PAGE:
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A few Jews had arrived in Johnstown sometime before 1850, but the largest immigration began with an influx of Russian Jews fleeing pogroms in the 1880s. According to The Horse Died in Windber: The History of Johnstown's Jews of Pennsylvania (written by Rabbi Leonard Winograd), "In 1856, there were nine [Christian] churches, and almost a synagogue." One newspaper reference in 1854 placed the number of Jews in Johnstown in excess of "thirty." [Whether that meant thirty individuals or thirty families is far from clear.] Like almost all others in Johnstown at that time, Jews lived within the city limits, mostly in Cambria City. There was no synagogue in Johnstown to serve the Jewish community until 1905. Regular religious services were held, and Hebrew was taught,in Jewish homes. Between 1905 and 1951, five synagogues were built to serve the Johnstown Jewish community during various stages of its history. The one synagogue functioning now is Beth Sholom Congregation. Source: Johnstown (PA) Jewish History Page http://bethsholomjohnstown.org/HistoryPage.html

 

Primary Funeral Homes used by Jews in Johnstown: Picking-Treece-Bennet, 574 Somerset St., Johnstown, PA 15901, Phone (814)535-3541 and John Henderson Co., 215 Central Ave., Johnstown, PA 15902, Phone (814)536-4602. Source of the information below (except where noted) is a 26 Oct 1994 letter from Jean Leventry, Secretary of Beth Sholom Congregation, 700 Indiana Street, Johnstown, PA 15905 phone: (814)536-0647 or 6440). The cemeteries are a subsidiary of the United Jewish Federation of Johnstown and governed and administered by three members of the Greater Johnstown Jewish Community who shall be elected by the Federation to serve as trustees of the cemetery. The 1994 director of the Jewish Federation of Johnstown is Mr. Isadore Suchman, 601 Wayne St., Johnstown, PA 15905. Now a local bank (financial arrangements only) looks after cemeteries. A committee looks after other concerns.

 

Ahavath Achim Cemetery: (Orthodox) in Geistown, PA (a Johnstown suburb). "No grave shall be opened or assigned for actual burial unless the Rabbi or a member of the Cemetery Committee makes an onsite approval." Cemetery Commmittee Co-Chairmen are Harry Morrow: Home (814)539-9370, Business (814)539-8755), Philip Eisenberg Home (814)255-1090, Business (814)539-7438), Grave Opener Rocco Samone, P.O. Box 148, Holsopple, PA 15935. Phone: (814)479-4185. Caretaker: Tony Samone, Thomas Street, Holsopple, PA 15935, Phone (814)479-4233. All grave numbers and rows are shown on the grave plan on file in the office of Beth Sholom Congregation, 700 Indiana Street, Johnstown, PA. Ahavath Achim cemetery is a subsidiary of the United Jewish Federation of Johnstown and governed and administered by three members of the Greater Johnstown Jewish Community who shall be elected by the Federation to serve as trustees of the cemetery.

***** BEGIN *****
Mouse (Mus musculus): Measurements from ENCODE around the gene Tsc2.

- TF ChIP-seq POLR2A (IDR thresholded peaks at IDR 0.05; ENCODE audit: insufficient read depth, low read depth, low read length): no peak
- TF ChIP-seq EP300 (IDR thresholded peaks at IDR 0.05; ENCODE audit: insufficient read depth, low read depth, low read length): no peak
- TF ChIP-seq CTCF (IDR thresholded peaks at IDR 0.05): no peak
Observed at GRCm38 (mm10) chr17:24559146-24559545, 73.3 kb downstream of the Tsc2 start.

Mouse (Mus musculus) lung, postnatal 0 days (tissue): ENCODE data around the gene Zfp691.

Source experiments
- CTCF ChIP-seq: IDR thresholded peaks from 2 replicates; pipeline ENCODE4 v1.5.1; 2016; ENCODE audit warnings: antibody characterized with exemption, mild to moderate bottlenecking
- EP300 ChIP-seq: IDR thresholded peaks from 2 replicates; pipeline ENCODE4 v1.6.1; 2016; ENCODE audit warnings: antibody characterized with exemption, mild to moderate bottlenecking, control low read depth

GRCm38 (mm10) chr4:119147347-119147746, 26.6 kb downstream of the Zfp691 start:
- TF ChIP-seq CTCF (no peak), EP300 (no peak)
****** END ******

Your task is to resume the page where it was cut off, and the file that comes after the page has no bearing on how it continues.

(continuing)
Beth Shalom Cemetery: (814)536-0647 Source: Aaron Roetenberg; This e-mail address is being protected from spambots. You need JavaScript enabled to view it

 

Grandview Cemetery: The large Grandview cemetery has four sections set aside for Jewish burial: two Reform areas are Beth Zion #1 and #2 and the original Hebrew Burial Association (dating from about 1888). All sections are still active. Also see p.538, Postal & Koppman Jewish Tourist's Guide to U.S. . Phila.: Jewish Publ. Soc., 1954.

Beth Zion/Beth Sholom Sections of Grandview Cemetery: {10117}{10118} One section adjoins Israel Isaiah Cemetery section. The second section lies several hundred yards beyond, near the "Temple of Love" monument. The Grandview Cemetery Association for Beth Zion/Beth Sholom Congregational use holds the first section, which adjoins the Israel Isaiah burial area in reserve. Grandview, if available, sells gravesites in this section, directly to the family. Beth Zion/Beth Sholom Congregation owns the second section near the "Temple of Love". Non-Jewish spouses or their non-Jewish children may be buried in either of these two sections. No non-Jewish services, symbols, ground surface plaques, statues, mausoleums, or monuments may be used in these sections at any time befpre, during, or after interment. Grave stones or markers must be installed with the front of the stone being at the head of the grave. Sketches of all graves listed for both sections #1 and #2, Beth Zion-Beth Sholom Cemeteries are on file in the office of Beth Sholom Congregation.

 

Israel Isaiah Beneficial Society: 535-2652; c/o Ronald Clossin or James Vedlock. Males are always on left of females always right (looking from inside cemetery road.) Explanation: Plots are listed from #1 to #126. Grave sights in plots are under Grandview's old system that does not always follow numbers consecutively. Reference to map will show that member and spouse are not separated. Data as of May 1994.

 

Rodef Sholom Cemetery: (Conservative): also in Geistown. William Berney, Chairman, (814)255-2957; Isadore Glosser (814)255-1447; David Rudel (814255-4223; Grave openers: Russell McCauliff, (814)255-1742. The first officially chartered Jewish congregation in Johnstown was Rodef Sholom Congregation chartered (without a synagogue building) in 1889 with 30 families as members. A website (with photographs) that has a list of those buried at this cemetery is located at http://www.rootsweb.com/~pacambri/cems/RicRodef.html



 

Last Updated on Friday, 16 January 2009 18:08
 
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